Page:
The improving job numbers provide further confirmation that an economic recovery is underway. The drop in commodity and fuel prices is likely a brief reprieve on the way to a further upswing in business growth. With rising demand, shippers are facing a broad array of challenges in 2011. A tightening transportation equipment supply is being triggered by driver shortages, new US government regulations and a reluctance of carrier executives to add capacity. This, coupled with rising freight rates and fuel surcharges, is causing shippers to revisit their freight transportation paradigms.
Informed shippers realize that there are limitations as to what they can do to offset these market driven forces. To retain their business volumes, shippers must meet the demands of their clients in terms of order sizes and transit times. Large retailers are seeking greater control over their inbound freight transportation. Within these parameters, shippers are exploring opportunities to blunt the impact of some of these changes. As I reflect on my recent conversations with shippers and my review of various published reports, here are some of the strategies and tactics they are employing or investigating.
Create Pooling Programs/Convert from LTL to Truckload Pooling arrangements allow sister companies or competitors to consolidate small parcel or LTL shipments in specific geographic areas in order to deliver lower-cost truckload shipments. This approach, where feasible, offers some unique benefits. Participants in the pooling program have access to truckload pricing since their shipments share space on a full trailerload of freight. By filling trailers faster, the freight can move faster, speeding up the supply chain. The trucker wins by having more freight to transport.
Converting freight from LTL to less-costly truckload service is part of Home Depot’s five-year supply chain transformation plan in both the US and Canada. The Atlanta-based home improvement giant has created “rapid deployment centres” (RDCs) in the US and Canada. These are flow-through facilities that enable the cross-docking of large quantities of merchandise. By leveraging the RDCs, suppliers who used to ship direct to stores using LTL service can now consolidate their shipments into truckload quantities for shipping to these facilities.
In-source Freight Transportation Some companies that have outsourced their freight transportation to a logistics company are rethinking this strategy. If the freight management company is not adding value to the process, then there is reason to question the financial benefits in paying a mark-up to the carrier and to the freight management company. For shippers that have straight-forward carrier procurement and management processes, particularly those companies with their own TMS system, it may be time to look at the option of bringing these functions in-house and saving the second mark-up. By conducting a comprehensive RFP every few years and then putting in place carrier scorecards to track performance, this may be an opportunity to reduce freight costs.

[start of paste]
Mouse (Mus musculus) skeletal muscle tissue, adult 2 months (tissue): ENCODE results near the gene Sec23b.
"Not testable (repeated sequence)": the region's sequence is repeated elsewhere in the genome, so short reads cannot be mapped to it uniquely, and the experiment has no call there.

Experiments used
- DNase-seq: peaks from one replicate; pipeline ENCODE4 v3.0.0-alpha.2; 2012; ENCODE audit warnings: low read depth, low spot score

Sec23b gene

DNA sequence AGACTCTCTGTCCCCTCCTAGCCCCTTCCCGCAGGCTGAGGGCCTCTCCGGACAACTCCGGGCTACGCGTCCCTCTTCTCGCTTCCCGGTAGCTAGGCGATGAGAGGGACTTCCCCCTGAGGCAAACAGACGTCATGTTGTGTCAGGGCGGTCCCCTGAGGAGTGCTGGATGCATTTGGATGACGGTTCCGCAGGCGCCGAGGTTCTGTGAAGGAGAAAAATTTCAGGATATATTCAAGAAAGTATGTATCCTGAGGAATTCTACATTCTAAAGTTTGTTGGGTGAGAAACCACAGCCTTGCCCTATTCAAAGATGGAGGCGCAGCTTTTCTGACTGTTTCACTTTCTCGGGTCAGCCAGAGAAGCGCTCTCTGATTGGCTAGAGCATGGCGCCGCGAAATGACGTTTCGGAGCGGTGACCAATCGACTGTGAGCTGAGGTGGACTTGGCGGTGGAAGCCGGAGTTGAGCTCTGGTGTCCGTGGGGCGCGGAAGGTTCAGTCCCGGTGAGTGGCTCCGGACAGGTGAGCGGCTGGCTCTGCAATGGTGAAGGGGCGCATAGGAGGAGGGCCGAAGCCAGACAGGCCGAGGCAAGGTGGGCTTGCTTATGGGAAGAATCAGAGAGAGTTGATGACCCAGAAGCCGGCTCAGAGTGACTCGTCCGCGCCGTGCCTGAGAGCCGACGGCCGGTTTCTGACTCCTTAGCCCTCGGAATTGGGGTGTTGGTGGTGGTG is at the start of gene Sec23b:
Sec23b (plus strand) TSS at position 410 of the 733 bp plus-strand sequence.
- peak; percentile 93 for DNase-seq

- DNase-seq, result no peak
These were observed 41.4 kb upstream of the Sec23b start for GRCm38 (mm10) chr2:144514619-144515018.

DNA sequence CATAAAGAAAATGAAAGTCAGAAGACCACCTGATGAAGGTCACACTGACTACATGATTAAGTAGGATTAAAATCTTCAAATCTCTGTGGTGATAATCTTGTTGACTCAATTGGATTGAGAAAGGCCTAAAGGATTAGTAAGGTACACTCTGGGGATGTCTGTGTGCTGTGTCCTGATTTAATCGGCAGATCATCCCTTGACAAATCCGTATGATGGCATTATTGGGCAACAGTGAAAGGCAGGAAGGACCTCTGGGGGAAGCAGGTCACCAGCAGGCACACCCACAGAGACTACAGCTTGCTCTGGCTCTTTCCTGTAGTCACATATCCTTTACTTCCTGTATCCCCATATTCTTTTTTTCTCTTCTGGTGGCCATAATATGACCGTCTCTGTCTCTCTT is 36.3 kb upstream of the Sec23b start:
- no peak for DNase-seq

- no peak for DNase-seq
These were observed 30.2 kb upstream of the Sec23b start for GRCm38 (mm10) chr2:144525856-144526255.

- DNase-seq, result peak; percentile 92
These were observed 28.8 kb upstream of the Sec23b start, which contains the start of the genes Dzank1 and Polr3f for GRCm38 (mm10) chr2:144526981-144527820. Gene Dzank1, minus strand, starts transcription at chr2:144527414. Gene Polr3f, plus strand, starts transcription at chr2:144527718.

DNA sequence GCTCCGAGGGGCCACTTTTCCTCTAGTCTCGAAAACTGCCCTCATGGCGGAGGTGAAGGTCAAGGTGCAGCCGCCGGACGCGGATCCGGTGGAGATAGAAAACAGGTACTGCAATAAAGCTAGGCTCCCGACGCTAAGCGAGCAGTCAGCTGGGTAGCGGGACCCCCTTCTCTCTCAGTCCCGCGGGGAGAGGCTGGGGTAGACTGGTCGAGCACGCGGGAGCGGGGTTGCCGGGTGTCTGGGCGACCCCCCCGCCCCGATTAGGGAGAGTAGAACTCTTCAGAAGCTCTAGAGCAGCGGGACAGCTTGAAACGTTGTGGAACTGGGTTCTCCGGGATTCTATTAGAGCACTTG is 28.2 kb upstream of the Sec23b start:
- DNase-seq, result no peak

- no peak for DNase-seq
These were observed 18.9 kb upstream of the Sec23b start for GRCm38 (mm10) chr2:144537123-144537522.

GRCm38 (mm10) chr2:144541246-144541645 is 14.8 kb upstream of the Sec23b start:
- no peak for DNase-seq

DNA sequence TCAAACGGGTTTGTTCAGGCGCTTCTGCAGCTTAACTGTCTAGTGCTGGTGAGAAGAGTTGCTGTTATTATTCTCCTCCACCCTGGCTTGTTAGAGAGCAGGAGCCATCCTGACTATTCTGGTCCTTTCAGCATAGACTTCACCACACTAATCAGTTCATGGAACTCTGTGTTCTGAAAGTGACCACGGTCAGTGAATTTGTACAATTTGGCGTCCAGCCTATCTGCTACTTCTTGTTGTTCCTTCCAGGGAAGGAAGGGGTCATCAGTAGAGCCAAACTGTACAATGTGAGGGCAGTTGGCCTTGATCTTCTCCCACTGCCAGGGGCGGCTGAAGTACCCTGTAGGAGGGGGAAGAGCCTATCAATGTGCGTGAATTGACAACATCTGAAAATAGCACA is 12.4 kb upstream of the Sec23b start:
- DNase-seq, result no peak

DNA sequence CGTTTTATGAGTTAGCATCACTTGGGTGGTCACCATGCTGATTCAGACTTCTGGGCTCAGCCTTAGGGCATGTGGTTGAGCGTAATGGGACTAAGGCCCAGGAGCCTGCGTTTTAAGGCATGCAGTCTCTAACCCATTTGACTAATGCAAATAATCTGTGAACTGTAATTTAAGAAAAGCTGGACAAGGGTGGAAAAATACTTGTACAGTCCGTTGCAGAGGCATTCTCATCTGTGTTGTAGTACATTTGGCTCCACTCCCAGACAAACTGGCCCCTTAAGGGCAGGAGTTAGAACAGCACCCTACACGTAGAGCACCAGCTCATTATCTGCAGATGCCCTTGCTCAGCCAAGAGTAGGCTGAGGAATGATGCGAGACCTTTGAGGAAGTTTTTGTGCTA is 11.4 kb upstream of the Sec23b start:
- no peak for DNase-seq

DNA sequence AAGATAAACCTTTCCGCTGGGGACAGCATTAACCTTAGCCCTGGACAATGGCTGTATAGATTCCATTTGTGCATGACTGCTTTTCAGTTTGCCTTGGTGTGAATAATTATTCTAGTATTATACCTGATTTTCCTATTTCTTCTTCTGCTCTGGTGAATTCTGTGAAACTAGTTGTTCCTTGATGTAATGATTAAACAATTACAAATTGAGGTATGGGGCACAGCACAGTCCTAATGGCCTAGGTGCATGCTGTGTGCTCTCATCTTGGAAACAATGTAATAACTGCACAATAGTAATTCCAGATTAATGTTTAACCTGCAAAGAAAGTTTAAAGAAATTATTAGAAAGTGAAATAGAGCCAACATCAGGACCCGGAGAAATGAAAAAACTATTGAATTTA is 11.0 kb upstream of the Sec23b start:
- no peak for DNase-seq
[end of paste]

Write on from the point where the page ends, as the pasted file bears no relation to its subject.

Improve Planning and Perform Load Levelling Capacity shortfalls can cause shippers to select higher-paying carriers that rank lower in the routing guide or go to the spot market to cover their loads. Shippers have several methods of trying to mitigate paying higher freight costs. For companies that can provide quality forecasts, this will enhance their opportunities of obtaining capacity from their core carriers. Best practice involves working collaboratively with one’s major carriers and seeking ways to match supply with demand. In those situations where the freight is moving to company or third-party warehouses, the option to smooth out the peaks and valleys, through planning and communication, may also result in better core carrier utilization and better spend management.
Increase use of Intermodal Transportation On inbound movements to its manufacturing facilities and DCs, where longer lead times can be built in, shippers are making increased use of intermodal transportation.
Network Optimization Some shippers are reducing energy consumption and transportation costs by reducing delivery frequencies, reconfiguring the location of their “last-mile facilities,” and integrating more energy-efficient vehicles into their fleets. Higher fuel prices will force many businesses to shrink the length of haul from DC to retailer. To accomplish this, additional and larger warehouses may be needed, which implies more stock and higher inventory levels and costs.
As we approach mid-year, it is clear that shippers are employing a variety of strategies and tactics to make more cost-effective use of the available carrier equipment supply, to utilize lower-cost modes of transport and when necessary, reconfigure their networks to address tight capacity and rising costs.